1979 United States Grand Prix
The 1979 United States Grand Prix was a Formula One race held on October 7, 1979 at the Watkins Glen Grand Prix Race Course in Watkins Glen, New York. This event was also referred to as the United States Grand Prix East in order to distinguish it from the United States Grand Prix West held on April 8, 1979 in Long Beach, California.
By the time the teams got to Watkins Glen for the last race of the 1979 season, Jody Scheckter and his Ferrari team had already clinched the Driver's and Constructor's championships. It would be the South African's only title. Scheckter's Canadian teammate Gilles Villeneuve won at Watkins Glen by a comfortable margin on the rainy track, and took second in the Championship.
On Friday, the rain was heavy enough all day that only a few cars made any serious attempt at a lap time. Of the six that did actually record a time, Villeneuve was fastest by over nine seconds.
Saturday started bright and sunny, and Alan Jones topped the charts in his Williams for the entire session. He ended up 1.3 seconds quicker than the Brabham of Brazilian Nelson Piquet, who gained the front row in his first drive at Watkins Glen. The new World Champion, Scheckter, had trouble with the engine in his race car and traffic with his spare and ended up sixteenth, one spot ahead of the previous season's champion, Mario Andretti.
The forecast for Sunday was a fifty percent chance of rain. About twenty minutes before the start, the rain came, and all but two of the cars started with rain tires. The two were Nelson Piquet and Mario Andretti, who, in seventeenth spot on the grid, had nothing to lose by the gamble.
At the start, Piquet suffered with wheelspin on his slicks and was left behind. Scheckter took an outside line through turn one, but he got pushed onto the grass and had to wait for the entire field to go by before re-entering. Keke Rosberg spun and recovered, but he forced Bruno Giacomelli off behind him and into retirement with a bent steering arm. After one lap, the order was Villeneuve, Jones, Carlos Reutemann, Jacques Laffite, Jean-Pierre Jabouille, Clay Regazzoni, René Arnoux, Didier Pironi, John Watson and Jean-Pierre Jarier. After two laps, Villeneuve had extended his lead to five seconds.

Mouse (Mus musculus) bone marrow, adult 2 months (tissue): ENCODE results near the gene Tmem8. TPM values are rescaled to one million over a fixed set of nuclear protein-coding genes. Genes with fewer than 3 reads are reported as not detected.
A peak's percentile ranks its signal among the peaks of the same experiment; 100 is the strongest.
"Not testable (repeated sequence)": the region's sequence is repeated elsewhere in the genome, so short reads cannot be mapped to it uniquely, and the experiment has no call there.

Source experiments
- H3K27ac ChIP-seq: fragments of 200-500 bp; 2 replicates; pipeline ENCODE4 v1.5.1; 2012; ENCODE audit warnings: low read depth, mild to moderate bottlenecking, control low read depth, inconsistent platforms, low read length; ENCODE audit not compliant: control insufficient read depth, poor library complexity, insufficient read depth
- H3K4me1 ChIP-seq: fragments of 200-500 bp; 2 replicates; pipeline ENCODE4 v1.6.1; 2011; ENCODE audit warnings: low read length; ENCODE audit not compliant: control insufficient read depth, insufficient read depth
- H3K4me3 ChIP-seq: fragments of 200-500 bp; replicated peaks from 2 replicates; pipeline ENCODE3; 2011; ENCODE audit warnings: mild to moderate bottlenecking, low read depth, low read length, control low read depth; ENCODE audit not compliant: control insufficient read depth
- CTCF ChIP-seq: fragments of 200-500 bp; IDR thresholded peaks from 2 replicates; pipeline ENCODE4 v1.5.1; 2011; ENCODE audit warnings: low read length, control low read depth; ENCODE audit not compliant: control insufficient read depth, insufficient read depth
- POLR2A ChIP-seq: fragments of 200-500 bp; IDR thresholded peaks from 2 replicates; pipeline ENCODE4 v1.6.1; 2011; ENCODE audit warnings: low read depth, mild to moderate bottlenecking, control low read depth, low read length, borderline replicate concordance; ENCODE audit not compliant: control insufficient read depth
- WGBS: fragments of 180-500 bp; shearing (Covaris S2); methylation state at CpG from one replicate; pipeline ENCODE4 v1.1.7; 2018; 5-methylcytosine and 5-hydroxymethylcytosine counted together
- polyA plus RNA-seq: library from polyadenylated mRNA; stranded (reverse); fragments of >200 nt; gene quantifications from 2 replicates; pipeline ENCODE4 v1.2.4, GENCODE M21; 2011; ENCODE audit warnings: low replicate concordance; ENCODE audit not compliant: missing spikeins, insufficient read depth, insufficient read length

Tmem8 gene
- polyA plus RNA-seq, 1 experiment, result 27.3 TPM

By lap three, Jacky Ickx, in his last Grand Prix, had moved his Ligier from 24th to twelfth. As he closed on Derek Daly's Tyrrell approaching the turn before the pit entrance, however, he bumped Daly from behind and went off. His teammate, Jacques Laffite, running in fifth place, spun off on the next lap at the same place. Reutemann crashed out on lap seven from third place when his fire extinguisher sensing unit came loose and interfered with his pedals. The other Lotus, driven by Andretti, decided his gamble to start on slicks had not worked and pitted for wets, since it was still raining. He returned in 20th, but retired soon after when his gearbox became permanently lodged in fourth.